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'Don't demolish iconic Poolbeg towers - air traffic controllers


Poolbeg Power station in Sandymount, Dublin

Poolbeg Power station in Sandymount, Dublin

Poolbeg Power station in Sandymount, Dublin

AIR traffic controllers are calling for the iconic Poolbeg chimneys to be saved, because they are a “perfect” landmark for guiding small aircraft into Dublin.

It emerged earlier this year that the ESB was considering plans that could involve the destruction of the red and white chimneys, which are the highest structures in Dublin.

Health Minister Leo Varadkar, who was then in charge of the tourism portfolio, had written over the summer to the ESB concerning how they were falling into disrepair.

The response he received from chief executive Pat O’Doherty was that it might not be possible to maintain the towers at Pigeon House.

Mr Varadkar told the Herald in July that he would be “appalled” if the chimneys were torn down.

He said they were “iconic”, a symbol of the city and part of the national heritage.

Now it has emerged that air traffic controllers are also against any move that would involve the towers disappearing form the skyline.

Speaking from the tower at Dublin Airport on RTE’s Sean O’Rourke show yesterday, an unnamed air traffic controller told of how useful the towers were in his work.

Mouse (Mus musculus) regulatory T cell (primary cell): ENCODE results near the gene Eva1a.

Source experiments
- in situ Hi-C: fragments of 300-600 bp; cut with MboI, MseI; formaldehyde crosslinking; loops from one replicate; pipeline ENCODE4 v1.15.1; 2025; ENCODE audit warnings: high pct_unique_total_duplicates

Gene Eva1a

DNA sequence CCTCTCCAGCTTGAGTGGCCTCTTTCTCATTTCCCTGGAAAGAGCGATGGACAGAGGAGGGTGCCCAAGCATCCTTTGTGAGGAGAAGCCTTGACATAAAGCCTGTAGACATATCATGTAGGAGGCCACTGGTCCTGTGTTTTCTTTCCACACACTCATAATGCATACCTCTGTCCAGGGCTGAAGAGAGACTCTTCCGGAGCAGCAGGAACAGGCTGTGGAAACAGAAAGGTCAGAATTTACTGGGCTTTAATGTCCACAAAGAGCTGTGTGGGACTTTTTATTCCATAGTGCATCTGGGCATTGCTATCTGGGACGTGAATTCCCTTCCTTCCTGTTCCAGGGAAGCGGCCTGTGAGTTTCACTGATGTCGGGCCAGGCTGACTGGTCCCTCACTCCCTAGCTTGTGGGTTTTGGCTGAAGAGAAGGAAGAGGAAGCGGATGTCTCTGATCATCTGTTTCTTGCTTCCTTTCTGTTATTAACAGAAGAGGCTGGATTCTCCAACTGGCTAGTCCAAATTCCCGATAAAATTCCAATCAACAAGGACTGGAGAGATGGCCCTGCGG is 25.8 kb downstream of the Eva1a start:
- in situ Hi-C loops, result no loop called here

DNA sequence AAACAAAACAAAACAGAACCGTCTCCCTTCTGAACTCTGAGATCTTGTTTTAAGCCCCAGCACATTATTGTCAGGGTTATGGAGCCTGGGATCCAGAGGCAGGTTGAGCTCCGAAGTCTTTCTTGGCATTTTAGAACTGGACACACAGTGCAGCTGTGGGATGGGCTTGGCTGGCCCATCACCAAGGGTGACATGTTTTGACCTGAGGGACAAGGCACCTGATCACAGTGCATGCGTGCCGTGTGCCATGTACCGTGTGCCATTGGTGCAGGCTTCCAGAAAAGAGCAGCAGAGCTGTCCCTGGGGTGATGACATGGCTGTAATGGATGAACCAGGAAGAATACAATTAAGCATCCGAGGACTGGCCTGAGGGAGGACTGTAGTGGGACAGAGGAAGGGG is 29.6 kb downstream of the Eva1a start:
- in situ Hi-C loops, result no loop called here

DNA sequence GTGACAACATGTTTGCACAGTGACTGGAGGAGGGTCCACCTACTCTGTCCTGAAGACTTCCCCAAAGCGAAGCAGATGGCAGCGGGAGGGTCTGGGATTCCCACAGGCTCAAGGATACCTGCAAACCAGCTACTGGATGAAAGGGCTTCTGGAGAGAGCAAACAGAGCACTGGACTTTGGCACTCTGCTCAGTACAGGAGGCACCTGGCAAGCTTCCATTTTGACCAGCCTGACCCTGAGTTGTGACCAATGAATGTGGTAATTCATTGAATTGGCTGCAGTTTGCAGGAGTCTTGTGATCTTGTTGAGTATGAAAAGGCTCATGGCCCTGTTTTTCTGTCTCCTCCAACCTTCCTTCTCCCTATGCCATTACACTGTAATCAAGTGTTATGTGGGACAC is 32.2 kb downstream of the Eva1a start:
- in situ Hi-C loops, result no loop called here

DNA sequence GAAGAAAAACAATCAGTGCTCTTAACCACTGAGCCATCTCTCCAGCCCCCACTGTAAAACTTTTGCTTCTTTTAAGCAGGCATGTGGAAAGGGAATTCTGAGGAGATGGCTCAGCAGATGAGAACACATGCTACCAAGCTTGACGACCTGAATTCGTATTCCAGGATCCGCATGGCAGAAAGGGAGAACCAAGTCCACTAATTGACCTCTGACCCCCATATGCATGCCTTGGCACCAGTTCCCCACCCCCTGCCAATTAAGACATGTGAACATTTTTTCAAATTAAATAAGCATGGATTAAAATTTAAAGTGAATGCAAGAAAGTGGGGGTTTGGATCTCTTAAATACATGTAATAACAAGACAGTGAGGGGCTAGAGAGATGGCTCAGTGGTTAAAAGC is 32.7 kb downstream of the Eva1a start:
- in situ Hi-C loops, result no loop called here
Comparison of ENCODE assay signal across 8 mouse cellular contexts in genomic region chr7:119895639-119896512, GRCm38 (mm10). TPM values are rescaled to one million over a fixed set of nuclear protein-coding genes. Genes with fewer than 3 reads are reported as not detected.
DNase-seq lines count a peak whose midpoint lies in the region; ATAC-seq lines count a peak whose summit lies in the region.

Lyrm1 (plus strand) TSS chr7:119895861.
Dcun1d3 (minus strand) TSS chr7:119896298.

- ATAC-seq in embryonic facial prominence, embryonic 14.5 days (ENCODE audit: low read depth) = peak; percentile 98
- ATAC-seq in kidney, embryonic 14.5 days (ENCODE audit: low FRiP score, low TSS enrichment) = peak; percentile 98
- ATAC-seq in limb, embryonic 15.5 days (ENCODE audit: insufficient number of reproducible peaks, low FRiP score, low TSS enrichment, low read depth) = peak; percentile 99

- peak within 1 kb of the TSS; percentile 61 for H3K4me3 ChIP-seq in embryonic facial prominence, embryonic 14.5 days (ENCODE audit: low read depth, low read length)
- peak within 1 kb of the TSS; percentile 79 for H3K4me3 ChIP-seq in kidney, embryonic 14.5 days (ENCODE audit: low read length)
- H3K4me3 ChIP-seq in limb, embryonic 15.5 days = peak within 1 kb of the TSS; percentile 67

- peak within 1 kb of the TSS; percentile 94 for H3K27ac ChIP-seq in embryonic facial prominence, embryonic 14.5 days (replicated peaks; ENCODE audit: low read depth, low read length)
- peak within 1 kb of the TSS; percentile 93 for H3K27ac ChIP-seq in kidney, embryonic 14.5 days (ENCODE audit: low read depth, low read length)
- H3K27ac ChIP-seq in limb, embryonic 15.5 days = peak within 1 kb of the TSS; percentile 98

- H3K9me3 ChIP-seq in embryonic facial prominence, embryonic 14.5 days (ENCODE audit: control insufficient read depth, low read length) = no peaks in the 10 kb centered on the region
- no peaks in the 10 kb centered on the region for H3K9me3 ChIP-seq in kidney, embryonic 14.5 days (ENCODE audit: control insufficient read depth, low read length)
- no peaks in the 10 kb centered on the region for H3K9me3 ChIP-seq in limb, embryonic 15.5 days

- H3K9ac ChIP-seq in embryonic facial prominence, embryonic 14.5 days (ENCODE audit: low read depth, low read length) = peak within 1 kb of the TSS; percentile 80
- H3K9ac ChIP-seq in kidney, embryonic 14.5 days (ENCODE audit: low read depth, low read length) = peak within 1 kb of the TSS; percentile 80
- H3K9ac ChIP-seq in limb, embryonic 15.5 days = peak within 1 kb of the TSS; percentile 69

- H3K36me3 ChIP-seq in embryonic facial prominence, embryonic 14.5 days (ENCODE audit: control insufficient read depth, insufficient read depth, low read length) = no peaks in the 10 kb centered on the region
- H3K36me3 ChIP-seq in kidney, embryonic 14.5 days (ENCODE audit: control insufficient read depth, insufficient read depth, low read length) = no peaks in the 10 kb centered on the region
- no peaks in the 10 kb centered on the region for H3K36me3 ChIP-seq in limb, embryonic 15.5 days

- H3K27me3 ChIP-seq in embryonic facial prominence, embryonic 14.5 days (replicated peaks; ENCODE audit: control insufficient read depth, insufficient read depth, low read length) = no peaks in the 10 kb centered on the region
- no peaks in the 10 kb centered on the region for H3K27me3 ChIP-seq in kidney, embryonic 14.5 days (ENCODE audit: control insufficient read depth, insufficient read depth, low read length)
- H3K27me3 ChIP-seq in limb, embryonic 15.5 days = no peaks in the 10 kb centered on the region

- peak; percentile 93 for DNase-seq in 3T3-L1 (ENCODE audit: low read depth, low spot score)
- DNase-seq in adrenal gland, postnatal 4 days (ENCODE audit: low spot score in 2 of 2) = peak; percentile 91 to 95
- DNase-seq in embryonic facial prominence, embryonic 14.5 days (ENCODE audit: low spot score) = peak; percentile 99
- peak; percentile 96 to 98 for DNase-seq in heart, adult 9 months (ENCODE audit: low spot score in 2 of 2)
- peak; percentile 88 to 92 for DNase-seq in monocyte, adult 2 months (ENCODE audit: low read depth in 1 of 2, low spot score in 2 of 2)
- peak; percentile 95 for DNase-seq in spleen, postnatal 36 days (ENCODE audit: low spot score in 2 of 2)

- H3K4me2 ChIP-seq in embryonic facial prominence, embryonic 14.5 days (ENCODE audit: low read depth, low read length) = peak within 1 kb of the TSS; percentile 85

“It’s a bit controversial, and we might not be everybody’s friend after this, but they’re actually a fantastic navigation aid,” he said. “They’re painted red and white, and it’s really easy to see that.

“When we have people flying in from the UK in small aeroplanes, 25 or 30 miles away they mightn’t be familiar with Dublin.

“But they can see those two chimneys and we always tell them ‘route to the mouth of the Liffey, the Pigeon House chimneys’, and they’re perfect.

“It’s a massive landmark, and as long as the Pigeon House chimneys have been standing we’ve been sending aeroplanes to that point as a navigation aid.”


The closure of Poolbeg’s oil-burning power plant in 2010 led to concerns about the future of the towers.

Labour councillor Dermot Lacey led a failed campaign to get the chimneys listed as protected structures.

When he responded to Mr Varadkar, Mr O’Doherty said some people saw the chimneys as “a blight on the landscape”.

He added that a decision would be made on what to do at this year’s end.